Making Math Connections: Using Real-World Applications With Middle School Students

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Corwin Press, Jul 27, 2006 - Education - 195 pages
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"Making Math Connections integrates mathematics into a variety of subject areas and real-life settings, providing motivation for students to want to learn the material being presented. The book also uses a variety of activities to promote learning for students with different interests and learning styles." -Steven P. Isaak, Mathematics Teacher Advanced Technologies Academy, Las Vegas, NV Spark student learning by making an authentic connection between math and real-life experiences! Students often fail to make the connection between "school math" and their everyday lives, becoming passive recipients of isolated, memorized rules and formulas. This remarkable new resource will help students become active problem-solvers who see mathematics as a meaningful tool that can be used outside the classroom. Hope Martin applies more than 40 years of teaching experience to developing a myriad of high-interest, meaningful math investigations. Using a teacher-friendly format, she shows educators how to integrate into the math curriculum engaging, everyday topics, such as forensics, natural disasters, tessellations, the stock market, and literature. This project-based resource encourages cooperative, interactive learning experiences that not only help students make connections between various math skills but also make important connections to the real world. Aligned to NCTM standards, these mathematical applications are broken down into complete units focusing on different topics. Each chapter includes: Background information on the topic Step-by-step procedures for math investigations Assessment strategies Journal questions Reproducible worksheets Additional related readings and Internet Web sites By increasing their awareness of meaningful everyday applications, students will learn to use math as an essential tool in their daily lives.

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___________________________________ Class _________________________________ _____________________________________ Class ______________________________ _______________________________________________________________________ Date _____________________________________ ________________________________________________________________________ Date ___________________________________ 2007 by Corwin activity Applications With Middle Assessment Balancing the Bank beans calculate Class Data Table closing price computation Concepts Copyright Corwin Press Curricular Connections damage data collection Date ___________________________________ Class density Digestive System earthquakes fingerprints flavors of ice Forensics formula graph Gulliver’s Travels Hawaiian quilt Hope Martin hurricanes ice cream Icosahedron Information and Procedures Information Background Information Journal question length lesson Lilliputians Materials Needed Math Connections Mathematical Connections measurements Middle School Students Name ________________________________________________________________________ Date nonprofit organization Number of Shares Octahedron pendulum pennies percentage Planning Information Background Platonic solids polyhedra problem-solve purchased this book ratio Real-World Applications regular polygons Reprinted Reproduction authorized Richter scale rights reserved roller coaster Second Edition sell semi-regular tessellations sheet social studies sports balls student worksheet swing symmetry teacher Teacher’s Planning Information Thousand Oaks tornado triangles volcanoes week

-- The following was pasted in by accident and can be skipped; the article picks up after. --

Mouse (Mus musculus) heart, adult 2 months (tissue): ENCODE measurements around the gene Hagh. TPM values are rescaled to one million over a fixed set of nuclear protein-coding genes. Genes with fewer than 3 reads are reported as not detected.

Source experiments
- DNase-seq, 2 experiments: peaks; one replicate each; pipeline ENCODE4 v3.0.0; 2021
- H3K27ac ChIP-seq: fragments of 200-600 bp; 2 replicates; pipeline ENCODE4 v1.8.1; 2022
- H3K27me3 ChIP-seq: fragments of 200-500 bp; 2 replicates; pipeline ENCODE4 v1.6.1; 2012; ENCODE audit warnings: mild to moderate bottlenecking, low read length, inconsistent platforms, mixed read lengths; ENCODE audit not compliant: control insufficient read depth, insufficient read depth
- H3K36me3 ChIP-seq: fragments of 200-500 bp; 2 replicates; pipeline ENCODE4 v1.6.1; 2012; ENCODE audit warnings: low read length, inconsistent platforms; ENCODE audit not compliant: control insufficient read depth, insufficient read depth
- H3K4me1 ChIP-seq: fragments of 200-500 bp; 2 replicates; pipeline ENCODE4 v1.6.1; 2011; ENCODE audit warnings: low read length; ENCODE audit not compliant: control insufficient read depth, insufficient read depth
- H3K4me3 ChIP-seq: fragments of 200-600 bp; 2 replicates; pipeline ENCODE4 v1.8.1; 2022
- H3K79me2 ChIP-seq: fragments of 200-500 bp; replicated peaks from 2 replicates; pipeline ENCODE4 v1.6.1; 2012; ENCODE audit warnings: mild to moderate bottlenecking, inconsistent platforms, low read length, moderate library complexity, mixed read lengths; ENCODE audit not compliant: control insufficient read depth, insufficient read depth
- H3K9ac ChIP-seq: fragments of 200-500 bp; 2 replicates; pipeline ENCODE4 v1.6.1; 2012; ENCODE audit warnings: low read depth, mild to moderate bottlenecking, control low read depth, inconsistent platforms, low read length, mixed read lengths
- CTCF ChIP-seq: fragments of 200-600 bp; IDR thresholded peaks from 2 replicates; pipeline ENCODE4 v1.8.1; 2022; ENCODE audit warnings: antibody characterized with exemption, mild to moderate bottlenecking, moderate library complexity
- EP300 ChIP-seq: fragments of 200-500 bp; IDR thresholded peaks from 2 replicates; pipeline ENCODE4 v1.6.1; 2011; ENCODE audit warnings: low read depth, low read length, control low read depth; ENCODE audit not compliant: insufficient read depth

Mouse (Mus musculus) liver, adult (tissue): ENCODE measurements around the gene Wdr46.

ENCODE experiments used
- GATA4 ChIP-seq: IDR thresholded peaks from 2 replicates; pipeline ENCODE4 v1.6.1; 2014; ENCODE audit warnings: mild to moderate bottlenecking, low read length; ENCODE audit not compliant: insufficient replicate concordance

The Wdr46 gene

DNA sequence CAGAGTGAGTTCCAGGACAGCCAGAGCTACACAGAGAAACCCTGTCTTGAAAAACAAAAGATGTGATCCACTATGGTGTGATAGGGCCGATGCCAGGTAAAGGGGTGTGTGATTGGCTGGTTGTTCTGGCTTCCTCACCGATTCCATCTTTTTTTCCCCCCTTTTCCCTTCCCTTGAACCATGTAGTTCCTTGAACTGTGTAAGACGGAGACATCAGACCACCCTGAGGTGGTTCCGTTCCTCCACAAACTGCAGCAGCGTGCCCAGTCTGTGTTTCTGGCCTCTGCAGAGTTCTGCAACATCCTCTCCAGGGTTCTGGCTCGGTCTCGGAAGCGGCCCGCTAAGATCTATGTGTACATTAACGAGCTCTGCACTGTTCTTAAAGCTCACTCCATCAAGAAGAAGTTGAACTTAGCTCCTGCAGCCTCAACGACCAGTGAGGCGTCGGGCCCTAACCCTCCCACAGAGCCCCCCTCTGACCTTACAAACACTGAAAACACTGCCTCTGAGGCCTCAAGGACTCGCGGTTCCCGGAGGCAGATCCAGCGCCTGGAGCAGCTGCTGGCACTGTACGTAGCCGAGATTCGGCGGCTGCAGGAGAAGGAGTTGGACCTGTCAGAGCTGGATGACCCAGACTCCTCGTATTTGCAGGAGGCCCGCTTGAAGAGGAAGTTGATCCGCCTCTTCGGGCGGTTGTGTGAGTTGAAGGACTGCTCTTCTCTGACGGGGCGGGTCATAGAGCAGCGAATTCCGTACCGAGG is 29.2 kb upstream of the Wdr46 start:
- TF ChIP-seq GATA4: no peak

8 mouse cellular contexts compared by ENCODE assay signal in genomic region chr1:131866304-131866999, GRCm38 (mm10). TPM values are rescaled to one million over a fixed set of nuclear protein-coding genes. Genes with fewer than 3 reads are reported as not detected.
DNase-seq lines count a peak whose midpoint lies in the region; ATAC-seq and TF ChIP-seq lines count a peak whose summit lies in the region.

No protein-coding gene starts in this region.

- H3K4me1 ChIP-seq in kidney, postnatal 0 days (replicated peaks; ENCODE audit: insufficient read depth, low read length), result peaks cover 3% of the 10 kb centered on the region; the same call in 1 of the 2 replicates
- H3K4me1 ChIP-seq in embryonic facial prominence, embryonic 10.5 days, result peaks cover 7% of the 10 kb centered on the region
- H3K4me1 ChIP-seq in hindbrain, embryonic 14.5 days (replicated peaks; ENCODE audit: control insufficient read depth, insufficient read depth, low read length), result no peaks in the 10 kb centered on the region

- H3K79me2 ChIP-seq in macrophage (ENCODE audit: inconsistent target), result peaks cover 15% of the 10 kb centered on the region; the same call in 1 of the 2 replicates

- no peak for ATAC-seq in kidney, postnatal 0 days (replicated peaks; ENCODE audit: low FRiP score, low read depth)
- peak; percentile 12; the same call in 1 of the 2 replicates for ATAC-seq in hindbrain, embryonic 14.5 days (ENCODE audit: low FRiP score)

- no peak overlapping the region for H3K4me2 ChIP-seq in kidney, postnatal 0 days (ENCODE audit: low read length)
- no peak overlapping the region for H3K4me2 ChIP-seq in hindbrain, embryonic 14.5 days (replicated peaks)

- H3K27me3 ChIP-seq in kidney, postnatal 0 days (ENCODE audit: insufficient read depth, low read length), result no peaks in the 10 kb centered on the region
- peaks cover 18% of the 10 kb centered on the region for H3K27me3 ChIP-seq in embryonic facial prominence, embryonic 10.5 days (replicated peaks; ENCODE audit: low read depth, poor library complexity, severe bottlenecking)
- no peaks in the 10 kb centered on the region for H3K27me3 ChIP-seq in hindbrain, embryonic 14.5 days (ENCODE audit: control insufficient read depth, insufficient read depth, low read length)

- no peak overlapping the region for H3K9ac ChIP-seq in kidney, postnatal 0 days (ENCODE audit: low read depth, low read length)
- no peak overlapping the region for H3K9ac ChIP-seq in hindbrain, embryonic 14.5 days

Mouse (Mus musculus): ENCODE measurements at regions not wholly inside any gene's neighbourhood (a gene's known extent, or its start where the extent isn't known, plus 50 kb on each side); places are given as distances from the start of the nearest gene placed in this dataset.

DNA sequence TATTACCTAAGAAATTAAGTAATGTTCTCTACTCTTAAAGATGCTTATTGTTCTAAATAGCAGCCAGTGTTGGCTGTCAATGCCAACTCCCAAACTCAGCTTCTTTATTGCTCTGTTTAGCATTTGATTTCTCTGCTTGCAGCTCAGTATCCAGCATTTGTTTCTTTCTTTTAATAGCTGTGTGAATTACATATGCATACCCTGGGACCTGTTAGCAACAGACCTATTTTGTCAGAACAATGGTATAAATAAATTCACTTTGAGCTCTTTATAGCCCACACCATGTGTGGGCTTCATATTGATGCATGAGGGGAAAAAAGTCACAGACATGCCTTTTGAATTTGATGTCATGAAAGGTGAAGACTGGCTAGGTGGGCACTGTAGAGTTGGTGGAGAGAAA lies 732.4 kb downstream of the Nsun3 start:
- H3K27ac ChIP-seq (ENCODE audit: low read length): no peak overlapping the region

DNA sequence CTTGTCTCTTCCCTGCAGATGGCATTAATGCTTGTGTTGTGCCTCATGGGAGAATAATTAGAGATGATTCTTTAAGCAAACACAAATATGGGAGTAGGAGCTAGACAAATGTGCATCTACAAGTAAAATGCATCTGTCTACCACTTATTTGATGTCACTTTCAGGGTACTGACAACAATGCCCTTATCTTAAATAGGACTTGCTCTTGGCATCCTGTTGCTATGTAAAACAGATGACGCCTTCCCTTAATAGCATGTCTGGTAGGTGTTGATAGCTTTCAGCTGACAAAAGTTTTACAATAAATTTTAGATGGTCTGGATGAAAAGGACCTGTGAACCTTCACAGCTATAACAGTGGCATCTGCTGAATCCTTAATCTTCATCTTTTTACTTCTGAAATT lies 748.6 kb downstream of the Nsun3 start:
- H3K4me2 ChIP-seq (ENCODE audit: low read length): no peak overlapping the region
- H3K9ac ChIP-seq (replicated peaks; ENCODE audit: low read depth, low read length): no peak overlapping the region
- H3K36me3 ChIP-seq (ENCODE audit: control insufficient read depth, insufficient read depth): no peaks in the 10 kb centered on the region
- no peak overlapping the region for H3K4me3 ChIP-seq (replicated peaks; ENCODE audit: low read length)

About the author (2006)

Hope Martin is an innovative mathematics teacher with over 40 years of experience. Having worked with children in elementary, middle school, and high school, and with teachers in local universities, she is currently a private consultant facilitating workshops across the United States and Canada. Hope, who was born and raised in the Bronx, New York, began her teaching career in Skokie, Illinois and obtained her Masters Degree in Mathematics Education from Northeastern Illinois University. Hope’s personal experiences and knowledge of educational learning theories have convinced her that students learn mathematics more effectively when they are active participants and see its relevance to their own lives.

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